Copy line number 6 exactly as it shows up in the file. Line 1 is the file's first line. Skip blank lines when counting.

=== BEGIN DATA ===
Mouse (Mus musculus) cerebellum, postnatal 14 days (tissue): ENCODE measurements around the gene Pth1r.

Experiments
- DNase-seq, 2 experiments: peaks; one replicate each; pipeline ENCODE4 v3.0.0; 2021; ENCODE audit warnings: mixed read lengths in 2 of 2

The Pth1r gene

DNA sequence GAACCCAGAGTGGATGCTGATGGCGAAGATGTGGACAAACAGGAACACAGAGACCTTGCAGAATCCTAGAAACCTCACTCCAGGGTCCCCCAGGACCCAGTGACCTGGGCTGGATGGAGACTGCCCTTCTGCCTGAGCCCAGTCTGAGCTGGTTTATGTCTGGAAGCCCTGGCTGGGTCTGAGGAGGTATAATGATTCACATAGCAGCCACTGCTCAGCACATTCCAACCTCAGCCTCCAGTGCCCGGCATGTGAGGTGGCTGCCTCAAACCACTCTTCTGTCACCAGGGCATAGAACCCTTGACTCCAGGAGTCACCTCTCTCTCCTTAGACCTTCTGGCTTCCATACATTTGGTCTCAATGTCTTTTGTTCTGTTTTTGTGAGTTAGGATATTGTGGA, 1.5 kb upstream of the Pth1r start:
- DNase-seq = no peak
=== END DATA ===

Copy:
- DNase-seq = no peak